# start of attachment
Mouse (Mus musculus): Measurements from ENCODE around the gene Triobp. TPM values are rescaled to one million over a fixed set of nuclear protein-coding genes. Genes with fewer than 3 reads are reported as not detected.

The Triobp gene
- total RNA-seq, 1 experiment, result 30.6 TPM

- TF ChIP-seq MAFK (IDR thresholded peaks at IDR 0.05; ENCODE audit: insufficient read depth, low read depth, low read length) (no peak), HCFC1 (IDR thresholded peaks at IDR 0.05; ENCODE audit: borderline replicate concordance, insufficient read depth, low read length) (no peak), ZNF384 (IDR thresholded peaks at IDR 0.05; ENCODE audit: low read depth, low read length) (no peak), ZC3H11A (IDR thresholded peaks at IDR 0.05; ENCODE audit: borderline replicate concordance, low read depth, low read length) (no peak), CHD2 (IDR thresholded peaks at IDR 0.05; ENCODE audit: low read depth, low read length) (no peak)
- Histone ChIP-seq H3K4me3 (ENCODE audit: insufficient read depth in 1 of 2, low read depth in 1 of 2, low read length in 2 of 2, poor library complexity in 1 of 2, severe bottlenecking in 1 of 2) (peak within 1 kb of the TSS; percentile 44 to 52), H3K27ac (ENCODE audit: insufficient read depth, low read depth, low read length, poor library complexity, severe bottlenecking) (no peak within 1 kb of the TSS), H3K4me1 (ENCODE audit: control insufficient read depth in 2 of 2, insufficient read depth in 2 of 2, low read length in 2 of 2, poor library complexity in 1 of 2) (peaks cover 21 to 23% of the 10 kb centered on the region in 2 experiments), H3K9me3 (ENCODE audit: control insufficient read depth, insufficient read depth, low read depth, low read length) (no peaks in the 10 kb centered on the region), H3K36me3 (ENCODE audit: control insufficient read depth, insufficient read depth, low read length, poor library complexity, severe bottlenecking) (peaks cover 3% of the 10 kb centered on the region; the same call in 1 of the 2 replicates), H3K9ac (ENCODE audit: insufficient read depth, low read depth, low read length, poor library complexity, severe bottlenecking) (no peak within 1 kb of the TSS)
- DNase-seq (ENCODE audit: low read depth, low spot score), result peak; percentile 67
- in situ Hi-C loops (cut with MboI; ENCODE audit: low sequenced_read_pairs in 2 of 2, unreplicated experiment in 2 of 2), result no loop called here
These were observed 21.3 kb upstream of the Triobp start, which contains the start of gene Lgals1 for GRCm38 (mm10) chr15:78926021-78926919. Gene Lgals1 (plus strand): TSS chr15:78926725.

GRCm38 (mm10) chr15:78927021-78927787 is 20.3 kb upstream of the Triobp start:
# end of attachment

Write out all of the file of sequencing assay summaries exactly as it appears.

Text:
Mouse (Mus musculus): Measurements from ENCODE around the gene Triobp. TPM values are rescaled to one million over a fixed set of nuclear protein-coding genes. Genes with fewer than 3 reads are reported as not detected.

The Triobp gene
- total RNA-seq, 1 experiment, result 30.6 TPM

- TF ChIP-seq MAFK (IDR thresholded peaks at IDR 0.05; ENCODE audit: insufficient read depth, low read depth, low read length) (no peak), HCFC1 (IDR thresholded peaks at IDR 0.05; ENCODE audit: borderline replicate concordance, insufficient read depth, low read length) (no peak), ZNF384 (IDR thresholded peaks at IDR 0.05; ENCODE audit: low read depth, low read length) (no peak), ZC3H11A (IDR thresholded peaks at IDR 0.05; ENCODE audit: borderline replicate concordance, low read depth, low read length) (no peak), CHD2 (IDR thresholded peaks at IDR 0.05; ENCODE audit: low read depth, low read length) (no peak)
- Histone ChIP-seq H3K4me3 (ENCODE audit: insufficient read depth in 1 of 2, low read depth in 1 of 2, low read length in 2 of 2, poor library complexity in 1 of 2, severe bottlenecking in 1 of 2) (peak within 1 kb of the TSS; percentile 44 to 52), H3K27ac (ENCODE audit: insufficient read depth, low read depth, low read length, poor library complexity, severe bottlenecking) (no peak within 1 kb of the TSS), H3K4me1 (ENCODE audit: control insufficient read depth in 2 of 2, insufficient read depth in 2 of 2, low read length in 2 of 2, poor library complexity in 1 of 2) (peaks cover 21 to 23% of the 10 kb centered on the region in 2 experiments), H3K9me3 (ENCODE audit: control insufficient read depth, insufficient read depth, low read depth, low read length) (no peaks in the 10 kb centered on the region), H3K36me3 (ENCODE audit: control insufficient read depth, insufficient read depth, low read length, poor library complexity, severe bottlenecking) (peaks cover 3% of the 10 kb centered on the region; the same call in 1 of the 2 replicates), H3K9ac (ENCODE audit: insufficient read depth, low read depth, low read length, poor library complexity, severe bottlenecking) (no peak within 1 kb of the TSS)
- DNase-seq (ENCODE audit: low read depth, low spot score), result peak; percentile 67
- in situ Hi-C loops (cut with MboI; ENCODE audit: low sequenced_read_pairs in 2 of 2, unreplicated experiment in 2 of 2), result no loop called here
These were observed 21.3 kb upstream of the Triobp start, which contains the start of gene Lgals1 for GRCm38 (mm10) chr15:78926021-78926919. Gene Lgals1 (plus strand): TSS chr15:78926725.

GRCm38 (mm10) chr15:78927021-78927787 is 20.3 kb upstream of the Triobp start: